Wednesday, January 14, 2009

Assurance for Parents, On the Death of Infants

See that you do not look down on one of these little ones. For I tell you that their angels in heaven always see the face of my Father in heaven.
-- Matthew 18:10

It is a common question, because it is unfortunately a common occurrence: losing a baby. I think we all tend to believe that God receives departed infants into heaven, but perhaps we're not sure why we believe (other than that the alternative seems unconscionable). Many times grieving families seek assurance. This post is my imperfect attempt at offering cause for hope.

The question "What happens to babies who die?" (and for this line of argument, I'm going to include the mentally handicapped) is fairly complex and has been debated for quite some time. One thing is Scripturally sure: all persons are sinful from conception and therefore deserving of hell. Nobody, no matter their state or age or experience, deserves heaven, and this includes babies, toddlers, the mentally handicapped, the comatose, etc.

Now, that everyone deserves hell is a matter of Scriptural clarity, BUT, whether God in his mercy extends grace to those unable to act out on their sinful nature is another matter entirely, and trust in God’s love certainly lends itself to the idea that God will not eternally punish those who are not able to express the sin that is in their hearts either physically or mentally. For this reason, then, there is good reason to believe that infants and the mentally handicapped who die are saved. This does not mean that all babies are saved. It means that all babies who die as babies will be saved.

Isn't This Just "Age of Accountability"?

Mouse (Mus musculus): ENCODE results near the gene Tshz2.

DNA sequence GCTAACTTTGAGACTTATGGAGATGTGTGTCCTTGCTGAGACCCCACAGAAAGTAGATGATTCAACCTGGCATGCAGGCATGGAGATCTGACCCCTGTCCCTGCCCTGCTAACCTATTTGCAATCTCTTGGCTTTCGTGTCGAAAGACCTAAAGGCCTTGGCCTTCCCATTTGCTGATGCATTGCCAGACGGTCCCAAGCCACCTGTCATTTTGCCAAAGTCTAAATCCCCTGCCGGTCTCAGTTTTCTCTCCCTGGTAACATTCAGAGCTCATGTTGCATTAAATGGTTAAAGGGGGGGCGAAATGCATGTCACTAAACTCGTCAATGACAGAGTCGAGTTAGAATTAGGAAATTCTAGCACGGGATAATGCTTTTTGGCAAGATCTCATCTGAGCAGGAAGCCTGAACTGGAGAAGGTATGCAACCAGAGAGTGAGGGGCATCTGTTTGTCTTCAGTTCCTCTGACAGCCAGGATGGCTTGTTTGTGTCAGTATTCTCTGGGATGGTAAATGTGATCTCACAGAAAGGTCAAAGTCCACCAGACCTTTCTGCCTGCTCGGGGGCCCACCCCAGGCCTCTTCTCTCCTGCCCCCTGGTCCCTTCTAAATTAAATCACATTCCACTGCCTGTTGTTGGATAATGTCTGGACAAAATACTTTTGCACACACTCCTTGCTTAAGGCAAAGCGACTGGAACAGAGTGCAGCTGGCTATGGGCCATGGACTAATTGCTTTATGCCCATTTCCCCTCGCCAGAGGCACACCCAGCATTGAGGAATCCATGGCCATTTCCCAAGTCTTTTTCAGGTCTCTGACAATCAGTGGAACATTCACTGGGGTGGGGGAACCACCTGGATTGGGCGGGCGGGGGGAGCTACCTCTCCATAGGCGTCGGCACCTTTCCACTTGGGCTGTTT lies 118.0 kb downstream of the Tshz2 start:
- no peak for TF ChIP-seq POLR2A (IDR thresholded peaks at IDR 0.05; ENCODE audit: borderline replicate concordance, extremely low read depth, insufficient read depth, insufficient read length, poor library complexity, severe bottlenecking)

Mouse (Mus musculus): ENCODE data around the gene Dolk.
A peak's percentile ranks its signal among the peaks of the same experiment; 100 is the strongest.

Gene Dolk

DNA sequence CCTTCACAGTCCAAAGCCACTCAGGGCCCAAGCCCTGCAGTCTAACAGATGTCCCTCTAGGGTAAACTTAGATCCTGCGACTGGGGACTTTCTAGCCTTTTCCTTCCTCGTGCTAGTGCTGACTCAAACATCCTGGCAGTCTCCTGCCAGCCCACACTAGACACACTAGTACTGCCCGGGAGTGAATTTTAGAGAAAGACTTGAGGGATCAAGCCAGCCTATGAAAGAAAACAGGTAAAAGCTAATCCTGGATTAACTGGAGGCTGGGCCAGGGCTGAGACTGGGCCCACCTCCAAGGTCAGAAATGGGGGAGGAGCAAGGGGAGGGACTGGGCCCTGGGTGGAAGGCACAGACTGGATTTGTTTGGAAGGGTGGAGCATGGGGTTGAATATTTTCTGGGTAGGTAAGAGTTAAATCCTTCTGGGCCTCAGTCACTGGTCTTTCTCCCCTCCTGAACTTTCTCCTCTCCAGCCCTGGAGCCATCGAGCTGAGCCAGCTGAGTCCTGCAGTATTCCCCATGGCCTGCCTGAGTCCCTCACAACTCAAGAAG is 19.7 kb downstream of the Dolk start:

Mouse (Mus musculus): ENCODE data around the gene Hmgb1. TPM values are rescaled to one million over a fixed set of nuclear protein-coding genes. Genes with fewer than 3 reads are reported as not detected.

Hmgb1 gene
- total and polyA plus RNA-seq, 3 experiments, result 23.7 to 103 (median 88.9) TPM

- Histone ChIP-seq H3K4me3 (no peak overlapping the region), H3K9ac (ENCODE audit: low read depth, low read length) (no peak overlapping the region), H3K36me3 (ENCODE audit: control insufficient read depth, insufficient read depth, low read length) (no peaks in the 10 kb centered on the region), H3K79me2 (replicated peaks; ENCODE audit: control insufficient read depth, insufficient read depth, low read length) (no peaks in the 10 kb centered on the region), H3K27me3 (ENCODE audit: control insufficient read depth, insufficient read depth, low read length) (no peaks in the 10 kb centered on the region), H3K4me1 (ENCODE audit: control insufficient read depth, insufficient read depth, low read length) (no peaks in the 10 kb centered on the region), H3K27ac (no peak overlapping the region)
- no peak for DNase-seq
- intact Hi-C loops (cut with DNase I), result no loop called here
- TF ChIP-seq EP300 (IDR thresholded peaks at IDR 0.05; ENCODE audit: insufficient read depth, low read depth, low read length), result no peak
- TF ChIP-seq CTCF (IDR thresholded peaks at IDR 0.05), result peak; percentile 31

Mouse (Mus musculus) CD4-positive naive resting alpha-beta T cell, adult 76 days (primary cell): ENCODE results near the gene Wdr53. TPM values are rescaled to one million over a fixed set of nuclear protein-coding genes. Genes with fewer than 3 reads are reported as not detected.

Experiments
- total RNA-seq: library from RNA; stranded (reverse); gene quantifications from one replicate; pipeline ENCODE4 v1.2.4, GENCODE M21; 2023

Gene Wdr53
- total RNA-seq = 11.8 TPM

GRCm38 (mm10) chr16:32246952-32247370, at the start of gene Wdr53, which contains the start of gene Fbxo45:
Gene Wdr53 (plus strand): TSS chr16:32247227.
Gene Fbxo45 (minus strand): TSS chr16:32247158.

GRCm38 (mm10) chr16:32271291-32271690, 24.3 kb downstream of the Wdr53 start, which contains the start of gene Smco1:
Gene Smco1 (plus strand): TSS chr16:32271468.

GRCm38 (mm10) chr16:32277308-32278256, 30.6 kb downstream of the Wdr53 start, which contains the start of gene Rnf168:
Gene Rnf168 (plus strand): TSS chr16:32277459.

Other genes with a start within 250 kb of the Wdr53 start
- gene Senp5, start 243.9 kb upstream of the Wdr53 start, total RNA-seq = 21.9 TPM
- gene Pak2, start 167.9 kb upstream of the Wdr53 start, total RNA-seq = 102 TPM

I think there is good reason to believe that infants who die are elect. At this point someone usually asks if this isn't just warmed over "age of accountability" talk. But this view is somewhat different from the "age of accountability" idea for a couple of reasons:

a) Customary age of accountability belief appears to argue that we are somehow born with a blank slate, innocent spiritually, and our sinful nature kicks in at some point in time that is different for each person. The view I'm representing tracks with the Reformed view of election and argues that we are all born with sinful natures and deserving eternal separation from God.

b) Age of accountability belief tracks with a more free will decisional regeneration theology. The idea is that children are innocent until they're not, at which point they become responsible. This view is necessary because the adherents typically believe that salvation is contingent upon making a decision for Jesus (whether that is praying the sinner's prayer, walking the aisle, or what-have-you). This view of infant salvation insists instead that infants who die are elect, saved by God in his goodness and by Christ's effectual work applied to them by the Spirit. If salvation is contingent on a free will decision, then babies are out of luck. Which is why "age of accountability" was invented despite a lack of biblical evidence for that and a wealth of biblical complications (like original sin). This view, rather, says that if salvation is God's work and contingent upon a born again heart regenerated by the Spirit, we can continue affirming the doctrine of original sin and yet still believe God elects infants who die unto salvation.

What Does the Bible Say?

It is probably wise not to claim certainty on this matter, but it is not out of bounds to believe Scripture indicates this view is true. Some Scriptural reasoning for the election of deceased infants may be found in two primary places.

In 2 Samuel 12, David assumes he will go to where his departed baby has gone.
David noticed that his servants were whispering among themselves and he realized the child was dead. "Is the child dead?" he asked.
"Yes," they replied, "he is dead."

Then David got up from the ground. After he had washed, put on lotions and changed his clothes, he went into the house of the LORD and worshiped. Then he went to his own house, and at his request they served him food, and he ate.

His servants asked him, "Why are you acting this way? While the child was alive, you fasted and wept, but now that the child is dead, you get up and eat!"